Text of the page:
Trent Williams wasn't at the Redskins' mandatory June minicamp or any of their OTA sessions, either, with reports suggesting he wants more money, is upset with the organization's medical staff or a combination of the two.

But even by not attending any offseason practice, Williams showed the Redskins something very important.

If he's not at left tackle for the team in 2019, the entire offense might fail. Not having their anchor on the left side could be an anchor to the whole campaign.

Even in sessions where the defensive line wasn't playing with full ferocity, they often times had no problems getting into the faces of Dwayne Haskins and Case Keenum. Jay Gruden absolutely noticed. It was impossible not to.

Yes, it's necessary to point out Williams wasn't the only one missing up front. In fact, the collection was basically made up of second-stringers.

However, Morgan Moses, Brandon Scherff and Chase Roullier are all slated to be back when meaningful football resumes. Gruden, the passers and the running backs don't have to worry about them.

Yet they should all be quite petrified at the thought of not having No. 71 around.

A massive reason why is because of the present choices behind him. Ereck Flowers was brought in to try and be used at left guard, but with Williams absent, he saw heavy action on the outside. The results reminded everyone there of why he's being moved to the interior.

Aside from Flowers, the 'Skins have players like Tyler Catalina and Timon Parris on the roster. They fared better than Flowers when the media was able to watch practices in Ashburn, but they're nowhere close to being starting-caliber options, let alone ready to serve as replacements for one of the franchise's top contributors of the 2000s.  

That's a major factor into why it feels like Williams holds the leverage in his standoff with the Burgundy and Gold. There are other factors as well.

Whether or not Haskins wins the job coming out of Richmond remains to be seen. With that being said, the 15th overall pick will eventually take over as signal caller, and figures to take over for the long-term future. Haskins' early career beginning with someone other than Williams protecting him is the opposite of ideal.

Then, there's the fact that many decision makers believe the Redskins are "close" to breaking through. That step forward will not happen if Williams isn't suiting up.

Now, the team could just wait Williams out and see if he's really committed to the reported "vow" he's taken to never play in DC again. Would he still be content to not show up once he starts losing out on hefty game checks?

That's something the front office may decide to find out, and that route could easily force Williams into a place where he has to make the first move. It's a card they're holding, and a key card at that.

But still, the Redskins have a head coach who badly needs to succeed starting in September, an offense predicated on running the ball, a prized young QB about to embark on his NFL life and leaders up top who could use positive results on the field.

All of that is largely why, in his Tuesday story, JP Finlay wrote that perhaps improving Williams' contract and getting him back in the locker room appears to be how this'll all play out.

The storyline this offseason absolutely wasn't supposed to be about a battle between the Redskins and Trent Williams, but as of now, that's the topic everyone's talking about. It's now in Washington's best interest to ensure it doesn't carry over beyond Week 1.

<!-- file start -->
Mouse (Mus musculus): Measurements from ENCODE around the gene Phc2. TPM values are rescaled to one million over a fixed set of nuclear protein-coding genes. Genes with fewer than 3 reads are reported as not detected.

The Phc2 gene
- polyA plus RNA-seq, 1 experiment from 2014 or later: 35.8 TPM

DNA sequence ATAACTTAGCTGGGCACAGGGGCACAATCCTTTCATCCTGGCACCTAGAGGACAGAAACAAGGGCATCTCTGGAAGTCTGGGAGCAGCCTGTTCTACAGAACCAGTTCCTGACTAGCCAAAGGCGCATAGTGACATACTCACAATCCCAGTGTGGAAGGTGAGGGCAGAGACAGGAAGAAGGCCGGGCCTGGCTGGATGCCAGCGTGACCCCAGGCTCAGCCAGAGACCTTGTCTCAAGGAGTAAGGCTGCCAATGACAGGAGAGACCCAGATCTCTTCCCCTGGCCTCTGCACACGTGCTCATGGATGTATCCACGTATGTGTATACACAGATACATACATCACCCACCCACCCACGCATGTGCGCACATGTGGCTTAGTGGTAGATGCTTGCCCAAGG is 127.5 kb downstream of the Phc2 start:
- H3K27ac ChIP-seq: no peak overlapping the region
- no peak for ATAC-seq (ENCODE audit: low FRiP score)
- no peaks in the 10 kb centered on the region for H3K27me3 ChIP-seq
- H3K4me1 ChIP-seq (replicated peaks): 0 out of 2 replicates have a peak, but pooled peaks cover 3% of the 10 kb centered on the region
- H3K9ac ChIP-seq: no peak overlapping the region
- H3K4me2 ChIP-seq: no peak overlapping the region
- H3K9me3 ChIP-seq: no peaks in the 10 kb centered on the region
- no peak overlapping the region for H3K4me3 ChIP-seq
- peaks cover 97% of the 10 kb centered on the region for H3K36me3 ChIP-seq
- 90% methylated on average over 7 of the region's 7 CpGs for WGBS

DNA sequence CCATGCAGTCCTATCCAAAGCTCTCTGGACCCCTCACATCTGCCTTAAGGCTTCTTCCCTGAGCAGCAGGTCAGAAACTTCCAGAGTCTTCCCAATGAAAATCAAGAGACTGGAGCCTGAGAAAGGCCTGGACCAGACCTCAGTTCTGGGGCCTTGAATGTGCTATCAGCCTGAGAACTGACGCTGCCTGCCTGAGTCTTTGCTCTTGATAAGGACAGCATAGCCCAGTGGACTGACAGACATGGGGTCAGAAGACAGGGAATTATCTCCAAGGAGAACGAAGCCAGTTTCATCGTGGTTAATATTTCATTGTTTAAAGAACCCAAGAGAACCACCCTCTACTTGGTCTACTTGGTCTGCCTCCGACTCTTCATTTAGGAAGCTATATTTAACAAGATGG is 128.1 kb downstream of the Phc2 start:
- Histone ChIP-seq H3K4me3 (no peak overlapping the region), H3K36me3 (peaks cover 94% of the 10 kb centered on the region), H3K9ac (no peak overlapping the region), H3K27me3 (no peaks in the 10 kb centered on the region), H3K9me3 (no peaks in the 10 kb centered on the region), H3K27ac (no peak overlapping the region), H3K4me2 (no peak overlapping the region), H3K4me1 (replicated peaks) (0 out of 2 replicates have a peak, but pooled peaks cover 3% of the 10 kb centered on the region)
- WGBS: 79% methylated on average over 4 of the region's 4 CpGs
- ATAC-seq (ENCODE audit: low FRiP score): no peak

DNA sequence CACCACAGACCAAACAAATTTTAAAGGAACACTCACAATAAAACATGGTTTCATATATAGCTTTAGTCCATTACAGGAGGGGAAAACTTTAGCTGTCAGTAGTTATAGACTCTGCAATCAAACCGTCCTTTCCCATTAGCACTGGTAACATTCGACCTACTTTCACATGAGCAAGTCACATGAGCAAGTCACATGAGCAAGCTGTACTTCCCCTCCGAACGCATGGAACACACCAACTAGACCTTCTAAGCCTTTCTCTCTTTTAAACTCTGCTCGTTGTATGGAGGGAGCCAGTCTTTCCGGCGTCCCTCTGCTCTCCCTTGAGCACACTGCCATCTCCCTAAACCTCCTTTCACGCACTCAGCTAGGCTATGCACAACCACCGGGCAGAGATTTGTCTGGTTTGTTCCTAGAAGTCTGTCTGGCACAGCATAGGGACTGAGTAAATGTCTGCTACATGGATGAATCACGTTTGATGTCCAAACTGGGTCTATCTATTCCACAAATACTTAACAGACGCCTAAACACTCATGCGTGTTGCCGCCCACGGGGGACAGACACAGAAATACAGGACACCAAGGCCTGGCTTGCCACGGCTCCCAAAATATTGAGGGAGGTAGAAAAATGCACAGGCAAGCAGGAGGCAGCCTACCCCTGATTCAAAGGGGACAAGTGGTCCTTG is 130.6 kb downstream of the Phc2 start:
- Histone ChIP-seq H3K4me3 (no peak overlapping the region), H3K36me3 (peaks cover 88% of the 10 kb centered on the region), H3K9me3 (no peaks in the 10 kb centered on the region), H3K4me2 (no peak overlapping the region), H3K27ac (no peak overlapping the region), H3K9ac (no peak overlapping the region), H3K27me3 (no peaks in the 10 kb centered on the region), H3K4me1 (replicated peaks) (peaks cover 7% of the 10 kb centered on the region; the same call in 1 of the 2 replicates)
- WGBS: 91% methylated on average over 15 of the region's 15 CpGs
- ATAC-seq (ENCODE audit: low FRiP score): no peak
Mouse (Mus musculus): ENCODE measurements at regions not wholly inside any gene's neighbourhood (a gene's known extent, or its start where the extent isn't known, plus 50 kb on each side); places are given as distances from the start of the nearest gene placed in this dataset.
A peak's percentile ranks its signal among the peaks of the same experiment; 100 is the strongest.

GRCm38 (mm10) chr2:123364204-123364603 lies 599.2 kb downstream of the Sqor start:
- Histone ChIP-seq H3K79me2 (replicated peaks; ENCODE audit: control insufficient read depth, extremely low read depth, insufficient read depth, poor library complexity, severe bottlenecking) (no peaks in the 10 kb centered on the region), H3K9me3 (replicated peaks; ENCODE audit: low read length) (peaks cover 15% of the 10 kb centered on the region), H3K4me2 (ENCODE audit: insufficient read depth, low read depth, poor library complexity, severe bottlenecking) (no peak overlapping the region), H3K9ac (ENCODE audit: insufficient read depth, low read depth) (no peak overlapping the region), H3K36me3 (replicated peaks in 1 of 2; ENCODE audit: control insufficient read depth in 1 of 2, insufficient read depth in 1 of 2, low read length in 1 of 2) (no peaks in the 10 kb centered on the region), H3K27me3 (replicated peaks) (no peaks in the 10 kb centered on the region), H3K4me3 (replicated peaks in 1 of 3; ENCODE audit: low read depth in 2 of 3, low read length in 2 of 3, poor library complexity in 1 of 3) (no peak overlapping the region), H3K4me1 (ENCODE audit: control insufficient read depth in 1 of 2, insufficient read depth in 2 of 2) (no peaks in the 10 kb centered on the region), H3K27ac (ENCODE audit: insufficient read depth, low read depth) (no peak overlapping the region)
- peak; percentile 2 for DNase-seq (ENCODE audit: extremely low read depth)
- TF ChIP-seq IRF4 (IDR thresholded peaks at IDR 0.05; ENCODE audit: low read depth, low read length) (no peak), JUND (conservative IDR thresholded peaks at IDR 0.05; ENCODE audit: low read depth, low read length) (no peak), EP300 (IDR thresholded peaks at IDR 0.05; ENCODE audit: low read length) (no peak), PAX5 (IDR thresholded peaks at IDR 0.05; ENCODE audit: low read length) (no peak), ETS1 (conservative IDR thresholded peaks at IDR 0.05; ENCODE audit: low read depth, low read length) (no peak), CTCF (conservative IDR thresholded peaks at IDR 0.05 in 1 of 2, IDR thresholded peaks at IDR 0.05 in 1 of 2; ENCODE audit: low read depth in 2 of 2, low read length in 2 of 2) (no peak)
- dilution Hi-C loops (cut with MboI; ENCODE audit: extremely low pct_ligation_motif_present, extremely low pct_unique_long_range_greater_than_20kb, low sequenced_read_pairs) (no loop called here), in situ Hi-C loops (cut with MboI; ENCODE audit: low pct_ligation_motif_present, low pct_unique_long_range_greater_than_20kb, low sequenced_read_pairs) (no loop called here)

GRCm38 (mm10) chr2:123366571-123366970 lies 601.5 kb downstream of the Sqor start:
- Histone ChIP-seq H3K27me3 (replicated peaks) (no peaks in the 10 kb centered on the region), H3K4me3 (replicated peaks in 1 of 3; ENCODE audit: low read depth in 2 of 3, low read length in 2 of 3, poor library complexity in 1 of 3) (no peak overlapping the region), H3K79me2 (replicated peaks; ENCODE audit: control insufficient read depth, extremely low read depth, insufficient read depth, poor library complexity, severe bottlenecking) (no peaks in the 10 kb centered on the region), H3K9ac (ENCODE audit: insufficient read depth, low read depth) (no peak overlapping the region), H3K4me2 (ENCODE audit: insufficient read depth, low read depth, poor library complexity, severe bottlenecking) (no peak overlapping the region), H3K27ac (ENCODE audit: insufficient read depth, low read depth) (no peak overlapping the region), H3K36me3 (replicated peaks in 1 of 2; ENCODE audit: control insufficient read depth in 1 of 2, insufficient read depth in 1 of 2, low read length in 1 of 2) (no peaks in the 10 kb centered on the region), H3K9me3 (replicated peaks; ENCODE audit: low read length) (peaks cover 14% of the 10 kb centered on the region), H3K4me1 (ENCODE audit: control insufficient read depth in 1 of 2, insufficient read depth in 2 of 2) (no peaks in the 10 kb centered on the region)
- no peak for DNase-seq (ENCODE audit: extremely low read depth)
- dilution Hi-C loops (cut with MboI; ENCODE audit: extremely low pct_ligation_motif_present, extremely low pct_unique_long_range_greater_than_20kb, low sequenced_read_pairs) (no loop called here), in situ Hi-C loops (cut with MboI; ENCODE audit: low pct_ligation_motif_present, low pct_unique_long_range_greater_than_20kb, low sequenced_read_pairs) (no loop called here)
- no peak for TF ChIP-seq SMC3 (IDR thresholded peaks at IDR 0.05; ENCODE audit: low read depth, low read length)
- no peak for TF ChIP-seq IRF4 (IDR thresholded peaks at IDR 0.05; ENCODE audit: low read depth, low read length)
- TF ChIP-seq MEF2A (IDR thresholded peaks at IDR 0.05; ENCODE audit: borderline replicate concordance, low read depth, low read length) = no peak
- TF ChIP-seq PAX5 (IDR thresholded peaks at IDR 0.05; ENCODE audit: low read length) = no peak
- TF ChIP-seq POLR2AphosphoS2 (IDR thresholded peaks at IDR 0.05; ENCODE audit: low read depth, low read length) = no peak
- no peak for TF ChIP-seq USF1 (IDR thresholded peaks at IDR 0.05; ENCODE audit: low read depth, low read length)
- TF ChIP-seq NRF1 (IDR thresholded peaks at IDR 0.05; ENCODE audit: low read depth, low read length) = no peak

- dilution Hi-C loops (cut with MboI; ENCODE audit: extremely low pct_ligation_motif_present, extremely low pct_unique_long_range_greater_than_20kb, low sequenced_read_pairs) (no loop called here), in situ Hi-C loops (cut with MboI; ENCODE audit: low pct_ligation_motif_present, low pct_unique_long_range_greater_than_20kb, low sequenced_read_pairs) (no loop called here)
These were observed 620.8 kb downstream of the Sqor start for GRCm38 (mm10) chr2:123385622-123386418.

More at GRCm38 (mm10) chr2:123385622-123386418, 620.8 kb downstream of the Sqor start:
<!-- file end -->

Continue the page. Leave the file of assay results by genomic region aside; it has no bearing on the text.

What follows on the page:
For that to happen, it seems like the team will have to appease the player. That's not common in the NFL, but not many players find themselves with the leverage Williams possesses.  


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Report: Deputy considering lawsuit against Raptors' Masai Ujiri

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Report: Deputy considering lawsuit against Raptors' Masai Ujiri

The sheriff's deputy who allegedly got into an altercation with Raptors president of operations Masai Ujiri has retained a lawyer and is considering filing a lawsuit against the Raptors executive, according to a report. 

David Mastagni, the newly hired attorney, told San Francisco TV station KPIX reporter Katie Nielsen and the Associated Press that the Alameda County sheriff's deputy was unable to work and had a concussion from the incident following the Raptors' NBA championship win at Oracle Arena last week.

Sgt. Ray Kelly told NBC Sports Washington last week that Ujiri wasn't wearing the proper credentials to celebrate with the Raptors on the court at Oracle Arena after his team won the final. When the sheriff's deputy tried to stop him, according to Kelly, he was pushed and struck in the face by Ujiri. 

Ujiri was eventually identified and allowed on the floor. He was seen moments later celebrating with the Raptors players on the ABC broadcast. 

Last week a Raptors spokesperson told NBC Sports Washington that the incident “is being looked at, and we are cooperating with authorities. We look forward to resolving the situation.” When reached on Tuesday, the spokesperson said there was no further comment.

On Tuesday, KPIX's Nielsen reported that Alameda County Sheriff Greg Ahern had reviewed body camera and security camera footage of the incident and supports the deputy. According to the report,  he is recommending the case move forward to the District Attorney for charges of misdemeanor battery of a police officer.

NBC Sports Washington's Ben Standig reported earlier that the Wizards were preparing an offer to try to lure Ujiri from Toronto to take the vacant top position in the team's front office - though Ujiri, while celebrating at the parade in Toronto on Monday, might have hinted that he wasn't interested in leaving quite yet. "We will continue to win in Toronto," he told fans.